Expand your capacity for uncertainty!
Everyone who has ever made something or fancies that they might ever make something should watch this no less than 6 times. So many aspects of the creative process, from psychology to perseverance to inspiration, are explored here.
Follow that with a whole mess of posts on creativity from Brain Pickings, and this advice from Charles Bukowski, illustrated by Zen Pencils:
Attention is an intentional, unapologetic discriminator. It asks what is relevant right now, and gears us up to notice only that.
Just between you and me, this is the kind of subject matter and style of art that is SO easy to work with. Fits in just about any decor, and is quite lovely, in my opinion. -Kathy
John Virtue is an English artist who specializes in monochrome landscapes. He is honorary Professor of Fine Art at the University of Plymouth, and from 2003–2005 was the sixth Associate Artist at London’s National Gallery.
This pretty much sums up the artist experience. But, as you know, we keep our cape & bunny slippers in the studio, so as not to spook the general population.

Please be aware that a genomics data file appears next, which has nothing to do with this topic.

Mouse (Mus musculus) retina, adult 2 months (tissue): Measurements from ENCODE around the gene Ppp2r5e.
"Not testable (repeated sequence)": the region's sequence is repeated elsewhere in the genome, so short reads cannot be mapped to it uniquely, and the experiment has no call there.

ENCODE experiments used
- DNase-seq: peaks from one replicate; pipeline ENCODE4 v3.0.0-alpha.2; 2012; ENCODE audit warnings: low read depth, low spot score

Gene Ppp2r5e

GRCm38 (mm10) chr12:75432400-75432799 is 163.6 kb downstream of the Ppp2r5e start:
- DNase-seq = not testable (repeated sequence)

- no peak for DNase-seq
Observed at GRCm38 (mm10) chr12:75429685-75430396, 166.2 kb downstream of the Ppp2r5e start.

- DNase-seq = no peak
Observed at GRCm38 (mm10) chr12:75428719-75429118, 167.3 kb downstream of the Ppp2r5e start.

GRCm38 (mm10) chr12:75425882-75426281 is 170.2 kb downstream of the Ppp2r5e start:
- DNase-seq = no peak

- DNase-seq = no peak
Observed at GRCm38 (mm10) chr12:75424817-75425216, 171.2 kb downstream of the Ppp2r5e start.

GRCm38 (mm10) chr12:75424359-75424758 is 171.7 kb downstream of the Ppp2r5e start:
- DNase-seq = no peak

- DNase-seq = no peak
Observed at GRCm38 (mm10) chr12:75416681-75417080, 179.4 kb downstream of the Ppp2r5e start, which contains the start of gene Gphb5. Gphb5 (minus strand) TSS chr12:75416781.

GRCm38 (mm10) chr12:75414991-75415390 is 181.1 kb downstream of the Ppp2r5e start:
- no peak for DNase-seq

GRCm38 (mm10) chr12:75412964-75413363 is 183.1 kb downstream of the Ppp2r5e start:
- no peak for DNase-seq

Source: Laughing Squid
You don’t even know what I would give to have a shot at decorating these spaces! -Kathy
Freestylers enter a “flow” state, which researchers described as a “complete immersion in creative activity, typified by focused self-motivation, positive emotional valence and loss of self-consciousness.” Their creative gate is wide open.
“It’s the absence of attention,” said [researchers]. “When the attention system is partially offline, you can just let things fly and let things come without critiquing, monitoring or judging them.” “It’s almost like you’re able to think faster. … You’re able to incorporate multiple perspectives without thinking about it.”
We think of great design as art, not science, a mysterious gift from the gods, not something that results just from diligent and informed study. But if every designer understood more about the mathematics of attraction, the mechanics of affection, all design — from houses to cellphones to offices and cars — could both look good and be good for you.